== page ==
At nearly 70,000 square feet, Gillies Hall at Monash University in Australia has become the country’s largest Passive House-certified building. The school has a population of about 4,000 students, most of whom are studying subjects of early childhood education, physiotherapy and nursing. Since the building was opened, modeling has maintained indoor temperatures between 22 °C (71 °F) and 24 °C (75 °F) throughout the year.

close-up of red cladding on an apartment building

At the forefront of the project was the usage of cross-laminated timber (or CLT), which inspired much of the design for the building’s interior. CLT is a type of prefabricated, solid wood paneling that is both lightweight and strong and is widely considered to have a low environmental impact in construction projects. Aside from providing superior thermal insulation, its simple and quick installation generates minimal waste onsite.

Related: LEED Platinum UCSB student housing harnesses California’s coastal climate

room with wood ceilings, a glass wall and several study tables

According to Simon Topliss, project director for Jackson Clements Burrows Architects, “CLT was a wonderful, low-carbon solution and is a robust, structural product with a warmth that concrete doesn’t have.” Close to 50 percent of the entire building’s internal walls and the partition walls in each apartment were made using CLT.

On the left, study tables in a neutral-colored room. On the right, bag hanging on a hook in a dorm room.

There are two wings of apartments on each residential floor, each joined by a connective “knuckle,” allowing the building’s circulation to integrate with the communal kitchen, lounge and study. There are glazed, open stairs with outside views connecting to other floors as well.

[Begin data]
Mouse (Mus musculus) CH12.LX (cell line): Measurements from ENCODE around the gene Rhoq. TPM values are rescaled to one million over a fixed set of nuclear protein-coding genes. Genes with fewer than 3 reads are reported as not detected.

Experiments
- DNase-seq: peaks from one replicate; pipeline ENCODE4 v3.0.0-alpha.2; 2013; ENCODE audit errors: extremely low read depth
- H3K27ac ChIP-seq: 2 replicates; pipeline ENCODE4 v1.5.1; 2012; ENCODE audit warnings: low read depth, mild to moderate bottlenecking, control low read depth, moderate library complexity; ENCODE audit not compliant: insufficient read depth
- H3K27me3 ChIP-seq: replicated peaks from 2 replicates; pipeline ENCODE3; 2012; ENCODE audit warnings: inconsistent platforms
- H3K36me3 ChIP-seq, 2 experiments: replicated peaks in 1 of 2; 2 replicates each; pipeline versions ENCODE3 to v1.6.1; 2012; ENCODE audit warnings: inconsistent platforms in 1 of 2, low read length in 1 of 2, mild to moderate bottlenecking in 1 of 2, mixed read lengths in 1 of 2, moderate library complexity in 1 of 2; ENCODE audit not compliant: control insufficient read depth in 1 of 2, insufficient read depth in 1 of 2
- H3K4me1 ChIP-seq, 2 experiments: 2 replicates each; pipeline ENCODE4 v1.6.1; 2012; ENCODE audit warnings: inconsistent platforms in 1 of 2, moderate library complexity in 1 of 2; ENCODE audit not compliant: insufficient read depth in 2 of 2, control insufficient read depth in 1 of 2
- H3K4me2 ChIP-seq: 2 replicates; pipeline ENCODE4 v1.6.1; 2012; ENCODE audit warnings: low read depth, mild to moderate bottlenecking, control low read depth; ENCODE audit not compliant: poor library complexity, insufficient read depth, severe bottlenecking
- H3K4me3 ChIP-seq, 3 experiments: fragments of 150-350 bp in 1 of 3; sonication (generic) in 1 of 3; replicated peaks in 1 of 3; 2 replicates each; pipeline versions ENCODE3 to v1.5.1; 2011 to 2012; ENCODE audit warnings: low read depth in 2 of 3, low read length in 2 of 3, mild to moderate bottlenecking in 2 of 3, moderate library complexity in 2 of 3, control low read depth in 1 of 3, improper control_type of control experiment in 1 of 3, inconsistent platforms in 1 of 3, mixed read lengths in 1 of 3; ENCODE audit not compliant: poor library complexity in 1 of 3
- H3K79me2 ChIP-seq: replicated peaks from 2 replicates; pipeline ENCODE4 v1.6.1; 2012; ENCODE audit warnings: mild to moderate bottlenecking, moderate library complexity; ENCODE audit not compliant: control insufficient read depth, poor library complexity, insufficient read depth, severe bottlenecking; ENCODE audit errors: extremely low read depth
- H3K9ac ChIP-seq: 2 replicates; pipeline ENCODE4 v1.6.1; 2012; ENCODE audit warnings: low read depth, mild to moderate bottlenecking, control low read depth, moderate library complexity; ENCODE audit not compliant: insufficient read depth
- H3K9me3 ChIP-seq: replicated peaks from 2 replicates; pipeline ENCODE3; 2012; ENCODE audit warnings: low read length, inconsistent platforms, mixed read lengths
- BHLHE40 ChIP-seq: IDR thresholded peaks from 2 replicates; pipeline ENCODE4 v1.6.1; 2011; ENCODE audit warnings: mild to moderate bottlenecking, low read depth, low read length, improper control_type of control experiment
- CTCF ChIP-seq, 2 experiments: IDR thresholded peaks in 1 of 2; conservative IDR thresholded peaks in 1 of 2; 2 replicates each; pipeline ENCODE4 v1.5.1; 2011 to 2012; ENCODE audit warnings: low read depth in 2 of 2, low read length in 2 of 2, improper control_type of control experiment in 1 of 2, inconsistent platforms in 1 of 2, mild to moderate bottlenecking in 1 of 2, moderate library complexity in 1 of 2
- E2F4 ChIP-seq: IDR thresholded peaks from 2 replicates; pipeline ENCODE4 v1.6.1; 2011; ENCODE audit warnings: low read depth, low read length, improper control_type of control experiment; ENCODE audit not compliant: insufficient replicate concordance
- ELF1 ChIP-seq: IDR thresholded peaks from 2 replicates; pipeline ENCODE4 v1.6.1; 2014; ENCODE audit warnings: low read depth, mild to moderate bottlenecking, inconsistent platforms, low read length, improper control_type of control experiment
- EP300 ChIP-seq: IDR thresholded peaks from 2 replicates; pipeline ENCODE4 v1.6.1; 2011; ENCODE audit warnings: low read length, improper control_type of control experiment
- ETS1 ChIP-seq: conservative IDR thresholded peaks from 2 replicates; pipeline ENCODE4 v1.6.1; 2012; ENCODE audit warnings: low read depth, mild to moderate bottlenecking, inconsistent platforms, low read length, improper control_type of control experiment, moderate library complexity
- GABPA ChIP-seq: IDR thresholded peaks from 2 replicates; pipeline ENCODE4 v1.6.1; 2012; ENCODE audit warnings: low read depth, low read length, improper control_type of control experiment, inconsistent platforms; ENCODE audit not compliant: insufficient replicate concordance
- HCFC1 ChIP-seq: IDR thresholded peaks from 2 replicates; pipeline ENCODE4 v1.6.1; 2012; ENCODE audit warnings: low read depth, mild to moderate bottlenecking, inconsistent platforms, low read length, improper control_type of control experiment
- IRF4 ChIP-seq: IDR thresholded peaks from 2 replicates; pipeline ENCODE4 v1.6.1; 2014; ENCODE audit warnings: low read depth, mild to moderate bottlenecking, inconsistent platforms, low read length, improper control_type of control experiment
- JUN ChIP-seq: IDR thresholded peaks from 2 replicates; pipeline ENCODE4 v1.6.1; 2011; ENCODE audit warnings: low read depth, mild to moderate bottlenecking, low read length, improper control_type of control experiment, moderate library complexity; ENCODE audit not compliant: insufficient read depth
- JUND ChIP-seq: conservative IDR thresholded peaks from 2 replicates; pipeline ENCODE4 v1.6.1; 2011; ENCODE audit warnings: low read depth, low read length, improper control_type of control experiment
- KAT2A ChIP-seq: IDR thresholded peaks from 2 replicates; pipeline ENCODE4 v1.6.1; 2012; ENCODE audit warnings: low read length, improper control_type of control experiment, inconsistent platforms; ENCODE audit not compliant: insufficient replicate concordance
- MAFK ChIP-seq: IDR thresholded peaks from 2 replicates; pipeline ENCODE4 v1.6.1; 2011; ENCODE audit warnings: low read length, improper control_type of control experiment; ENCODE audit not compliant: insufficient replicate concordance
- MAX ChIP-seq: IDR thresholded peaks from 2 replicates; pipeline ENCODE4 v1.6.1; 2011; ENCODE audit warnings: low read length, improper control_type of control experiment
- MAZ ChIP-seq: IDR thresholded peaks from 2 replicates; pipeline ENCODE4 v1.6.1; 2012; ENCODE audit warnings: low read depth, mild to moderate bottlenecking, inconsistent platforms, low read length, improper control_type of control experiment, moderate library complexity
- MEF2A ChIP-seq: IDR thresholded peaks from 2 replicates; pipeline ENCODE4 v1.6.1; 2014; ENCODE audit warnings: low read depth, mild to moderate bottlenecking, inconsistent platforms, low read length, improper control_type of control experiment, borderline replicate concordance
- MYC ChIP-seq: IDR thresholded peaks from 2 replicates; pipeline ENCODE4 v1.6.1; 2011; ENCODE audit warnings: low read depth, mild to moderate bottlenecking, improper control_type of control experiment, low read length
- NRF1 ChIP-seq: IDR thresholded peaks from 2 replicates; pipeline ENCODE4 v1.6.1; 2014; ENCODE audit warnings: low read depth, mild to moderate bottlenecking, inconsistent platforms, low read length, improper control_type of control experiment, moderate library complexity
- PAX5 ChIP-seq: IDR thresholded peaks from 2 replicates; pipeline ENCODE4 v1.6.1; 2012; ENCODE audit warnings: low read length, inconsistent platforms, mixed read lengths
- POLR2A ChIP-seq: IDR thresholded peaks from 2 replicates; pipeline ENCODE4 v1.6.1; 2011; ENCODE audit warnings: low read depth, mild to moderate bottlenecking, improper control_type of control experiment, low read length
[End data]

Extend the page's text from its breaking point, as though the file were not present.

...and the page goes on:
students playing table tennis in a recreation room

In Australia, Passive House-certified projects typically cost 6 to 10 percent extra to construct but use about 70 percent less energy than conventional buildings. The region where Gillies Hall was built often sees a large number of extremely hot summer days, so plenty of shading and cross-ventilation methods were implemented in order to keep the building within the temperature standards of Passive House certification.

student dorm with red and wood walls and a large window

The project was completed in 19 months, just in time for students to move in for the 2019 school year. Topliss said that the university’s commitment to fostering community was one of the main focuses for the design of the building. “So we wanted to take every design opportunity to create spaces for students to socialize, play and study together,” Topliss explained. “There is one resident adviser per 30 students, and floor planning was developed around this model.”

+ Jackson Clements Burrows Architects

Via Dwell

Photography by Peter Clarke via Jackson Clements Burrows Architects